EXCLUSIVE: Johnston Takes "The Fuse" Into "Gridlock"

Fresh off the political intrigue of The Russia Shift, Midway City detectives Klem Ristovych and Ralph Dietrich waste no time before tackling another case in Antony Johnston and Justin Greenwood's "The Fuse" -- the murder of a prominent illegal racing star, who also happens to be part of polite society. Well, as polite as things ever get aboard The Fuse, that is. The power station orbiting Earth from 22,000 miles is a treacherous place, and no one knows that better than MCPD's understaffed, overworked homicide division. Will Klem and Ralph be able to infiltrate the dangerous world of Gridlocking and catch their killer? Find out as "The Fuse" accelerates into its second arc.

With "The Fuse" #7 landing earlier this month, series writer Antony Johnston shared secrets about his wonderfully salty leading lady, the mysterious past of her partner and the connection he and artist Justin Greenwood have to street racing.

CBR News: Antony, you guys are picking The Fuse back up with "Gridlock" and it starts with a side of Midway City we haven't seen before -- an illegal sport, sharing its name with the new arc. What got you interested in exploring racing as part of this story?

Antony Johnston: Well, for one thing street style racing just appeals to me, both in real life and fiction. Few people are as excited as me for next year's "Furious 7," believe me!

I was thinking about pastimes on the Fuse, and what people might do for sport. Zero-g basketball could be fun, for example, and there's probably a baseball team. But the space to build arenas and tracks, for larger sports like racing, just isn't there.

Except on those mile-wide solar dishes. Flat and huge. Made of glass and steel. And we already established that all the vehicles on-station are maglev.

So as I thought about it, it seemed increasingly inevitable that thrillseekers would find some kind of use for them. So why not racing magnetic bikes?

What I didn't know at the time -- didn't find out until he began sketching designs, in fact -- is that Justin was immersed in the Bay Area street-racing scene himself when he was younger! That was an amazing coincidence, and I think it really helped with the design and feel of this story arc.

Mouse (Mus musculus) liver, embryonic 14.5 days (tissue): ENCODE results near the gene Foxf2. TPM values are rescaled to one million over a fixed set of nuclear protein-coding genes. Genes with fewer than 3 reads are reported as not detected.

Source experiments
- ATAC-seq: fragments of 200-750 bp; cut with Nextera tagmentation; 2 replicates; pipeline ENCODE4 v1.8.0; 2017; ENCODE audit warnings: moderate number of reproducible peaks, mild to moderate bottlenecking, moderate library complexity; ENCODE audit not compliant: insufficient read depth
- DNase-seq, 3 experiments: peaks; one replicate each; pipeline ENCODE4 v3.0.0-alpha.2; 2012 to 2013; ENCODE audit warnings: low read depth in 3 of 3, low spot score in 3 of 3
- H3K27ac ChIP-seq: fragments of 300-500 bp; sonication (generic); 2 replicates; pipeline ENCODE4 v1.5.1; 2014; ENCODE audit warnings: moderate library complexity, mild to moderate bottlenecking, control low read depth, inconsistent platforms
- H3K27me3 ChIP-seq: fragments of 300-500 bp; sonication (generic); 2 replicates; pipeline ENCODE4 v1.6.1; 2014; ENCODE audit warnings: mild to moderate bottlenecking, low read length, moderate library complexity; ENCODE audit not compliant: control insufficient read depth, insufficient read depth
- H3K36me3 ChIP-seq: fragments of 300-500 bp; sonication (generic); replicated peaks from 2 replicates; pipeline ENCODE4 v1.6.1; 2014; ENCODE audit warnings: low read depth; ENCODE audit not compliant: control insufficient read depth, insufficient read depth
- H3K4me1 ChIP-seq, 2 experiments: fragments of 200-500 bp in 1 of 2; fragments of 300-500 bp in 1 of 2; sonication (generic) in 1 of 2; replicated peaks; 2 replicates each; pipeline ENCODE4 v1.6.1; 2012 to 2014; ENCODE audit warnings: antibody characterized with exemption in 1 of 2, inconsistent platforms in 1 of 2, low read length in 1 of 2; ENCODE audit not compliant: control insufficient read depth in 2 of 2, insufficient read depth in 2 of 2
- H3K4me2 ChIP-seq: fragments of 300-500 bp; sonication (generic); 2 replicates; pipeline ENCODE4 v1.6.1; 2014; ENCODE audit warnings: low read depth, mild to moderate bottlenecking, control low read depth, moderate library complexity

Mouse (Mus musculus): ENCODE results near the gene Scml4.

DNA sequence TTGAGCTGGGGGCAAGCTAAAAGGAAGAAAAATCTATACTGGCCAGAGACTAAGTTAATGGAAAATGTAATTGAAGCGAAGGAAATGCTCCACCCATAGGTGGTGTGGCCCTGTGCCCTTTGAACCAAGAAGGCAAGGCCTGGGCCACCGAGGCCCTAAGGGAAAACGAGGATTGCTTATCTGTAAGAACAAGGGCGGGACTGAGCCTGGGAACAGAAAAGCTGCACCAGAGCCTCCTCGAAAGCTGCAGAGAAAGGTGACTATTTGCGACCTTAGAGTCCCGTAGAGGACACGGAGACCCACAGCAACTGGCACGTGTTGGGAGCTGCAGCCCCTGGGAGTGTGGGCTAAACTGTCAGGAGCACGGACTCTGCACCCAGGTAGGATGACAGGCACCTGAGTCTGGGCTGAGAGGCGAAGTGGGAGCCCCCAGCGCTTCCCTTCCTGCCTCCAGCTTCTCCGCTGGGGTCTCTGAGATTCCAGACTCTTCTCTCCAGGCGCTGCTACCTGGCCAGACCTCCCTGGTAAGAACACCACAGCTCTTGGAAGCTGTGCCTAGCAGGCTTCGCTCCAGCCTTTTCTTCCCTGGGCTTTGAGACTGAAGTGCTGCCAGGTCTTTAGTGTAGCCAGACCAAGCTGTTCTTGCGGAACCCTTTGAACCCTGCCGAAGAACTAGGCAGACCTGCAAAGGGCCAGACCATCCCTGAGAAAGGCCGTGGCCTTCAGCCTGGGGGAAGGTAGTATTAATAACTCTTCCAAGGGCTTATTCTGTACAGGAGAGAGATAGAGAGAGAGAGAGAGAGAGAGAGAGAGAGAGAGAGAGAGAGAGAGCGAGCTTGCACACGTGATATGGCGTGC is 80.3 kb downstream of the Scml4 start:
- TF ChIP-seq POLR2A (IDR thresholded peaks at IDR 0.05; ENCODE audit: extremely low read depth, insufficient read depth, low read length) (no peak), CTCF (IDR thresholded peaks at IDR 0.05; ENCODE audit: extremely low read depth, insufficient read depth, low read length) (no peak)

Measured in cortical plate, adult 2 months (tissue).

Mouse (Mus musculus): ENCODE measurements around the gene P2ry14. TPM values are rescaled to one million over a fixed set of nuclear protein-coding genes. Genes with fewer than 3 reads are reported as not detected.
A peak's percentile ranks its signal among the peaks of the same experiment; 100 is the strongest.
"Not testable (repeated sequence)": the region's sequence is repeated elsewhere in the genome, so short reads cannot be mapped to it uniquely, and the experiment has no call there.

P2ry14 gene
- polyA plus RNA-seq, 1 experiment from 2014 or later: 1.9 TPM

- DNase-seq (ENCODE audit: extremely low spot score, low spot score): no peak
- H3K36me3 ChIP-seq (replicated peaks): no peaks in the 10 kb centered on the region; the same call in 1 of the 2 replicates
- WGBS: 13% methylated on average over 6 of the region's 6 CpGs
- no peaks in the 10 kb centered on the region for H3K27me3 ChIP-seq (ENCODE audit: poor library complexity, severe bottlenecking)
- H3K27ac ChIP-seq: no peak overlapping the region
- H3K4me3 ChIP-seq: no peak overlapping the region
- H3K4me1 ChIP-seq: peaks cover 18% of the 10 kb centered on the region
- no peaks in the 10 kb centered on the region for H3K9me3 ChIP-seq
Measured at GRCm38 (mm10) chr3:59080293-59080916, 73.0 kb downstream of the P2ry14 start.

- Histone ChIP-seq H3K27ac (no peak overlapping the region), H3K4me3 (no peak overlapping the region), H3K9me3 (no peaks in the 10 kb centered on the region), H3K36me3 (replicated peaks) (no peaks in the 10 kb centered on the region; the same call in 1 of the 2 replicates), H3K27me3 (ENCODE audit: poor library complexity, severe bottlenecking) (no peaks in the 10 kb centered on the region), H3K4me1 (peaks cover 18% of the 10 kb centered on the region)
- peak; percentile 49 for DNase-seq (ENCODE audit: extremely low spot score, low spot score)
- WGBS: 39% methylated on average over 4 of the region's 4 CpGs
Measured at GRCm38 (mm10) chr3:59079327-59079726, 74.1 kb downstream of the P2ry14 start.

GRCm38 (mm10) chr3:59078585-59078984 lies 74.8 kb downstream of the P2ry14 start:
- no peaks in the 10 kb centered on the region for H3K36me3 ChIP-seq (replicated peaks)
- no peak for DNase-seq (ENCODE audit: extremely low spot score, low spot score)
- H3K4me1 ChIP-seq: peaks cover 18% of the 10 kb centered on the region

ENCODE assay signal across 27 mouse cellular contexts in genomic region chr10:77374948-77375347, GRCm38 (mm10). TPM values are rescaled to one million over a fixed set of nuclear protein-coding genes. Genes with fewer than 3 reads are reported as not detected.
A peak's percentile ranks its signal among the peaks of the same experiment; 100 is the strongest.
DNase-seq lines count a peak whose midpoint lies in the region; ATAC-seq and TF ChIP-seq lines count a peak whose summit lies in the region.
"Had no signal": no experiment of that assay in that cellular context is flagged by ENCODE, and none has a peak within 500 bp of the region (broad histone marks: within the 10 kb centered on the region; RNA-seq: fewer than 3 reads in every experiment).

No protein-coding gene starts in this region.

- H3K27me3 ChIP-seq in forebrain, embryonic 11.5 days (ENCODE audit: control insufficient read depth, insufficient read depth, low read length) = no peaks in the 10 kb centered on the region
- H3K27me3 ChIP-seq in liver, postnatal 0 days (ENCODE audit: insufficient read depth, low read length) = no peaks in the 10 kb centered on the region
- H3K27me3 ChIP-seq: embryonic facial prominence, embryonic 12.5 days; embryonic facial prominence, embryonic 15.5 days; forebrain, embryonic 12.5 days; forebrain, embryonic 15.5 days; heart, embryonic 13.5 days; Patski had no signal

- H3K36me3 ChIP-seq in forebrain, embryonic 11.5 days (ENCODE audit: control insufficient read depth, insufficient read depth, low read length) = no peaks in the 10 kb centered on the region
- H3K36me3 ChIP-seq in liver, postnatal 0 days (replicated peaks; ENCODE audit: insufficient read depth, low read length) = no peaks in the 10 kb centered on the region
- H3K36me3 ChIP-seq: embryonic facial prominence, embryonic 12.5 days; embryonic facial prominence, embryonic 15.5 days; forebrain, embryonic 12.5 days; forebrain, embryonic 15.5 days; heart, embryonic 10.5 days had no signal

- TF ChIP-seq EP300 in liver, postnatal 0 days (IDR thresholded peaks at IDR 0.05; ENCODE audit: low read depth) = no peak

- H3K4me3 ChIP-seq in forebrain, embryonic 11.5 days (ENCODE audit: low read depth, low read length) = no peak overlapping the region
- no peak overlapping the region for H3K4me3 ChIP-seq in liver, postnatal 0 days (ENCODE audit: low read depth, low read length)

The aesthetics of Gridlocking -- from the suit to the vehicles -- is super cool. What was the design process with Justin like on that?

I gave Justin an outline of the story, so he had some context, and then encouraged him to make the whole racing scene reminiscent of street racing, with sleek suits, tricked-out bikes, and so on. I also sent some reference of easy rider-style biking, as I wanted the bikes to have that chopper feel to them -- because aerodynamics mean nothing in a vacuum.

Justin came back with almost perfect designs right from the start, very close to what you see in the final issue. It was actually one of the simplest design processes we've done for "The Fuse." Justin also added the "particle exhaust streams" to the bikes, which give the races a real kinetic feel.

The illegal aspect of it being tolerated, even by Klem, is interesting--how much of what goes on in Midway City is actually against the law but ignored? What are the other police units actually spending their time on? And are there any hard limits for what will/won't be tolerated?

We also see Lt Brachyinov basically let a suspect walk on a charge of pot possession in the same issue, which gives you some idea. There's a common-sense aspect to the MCPD, because they're so underfunded and undermanned, and some of that inevitably filters through into Fuse society.

The other divisions are what you'd expect in a PD -- narcotics, vice, gangs and organized crime, and so on. Normal beat patrol is the largest department, simply because opportunistic street crime is the most common kind on the Fuse. Oh, but there's no traffic division. Not enough civilian vehicles to warrant it.

Thinking about the procedural aspects of "The Fuse" -- the opening of issue #7, but also present in the previous arc, was pretty solid detective work and analysis. How deep do you get when you're planning this dialogue (I'm guessing this is a loaded question) and do you keep any kind of case files for upcoming story lines?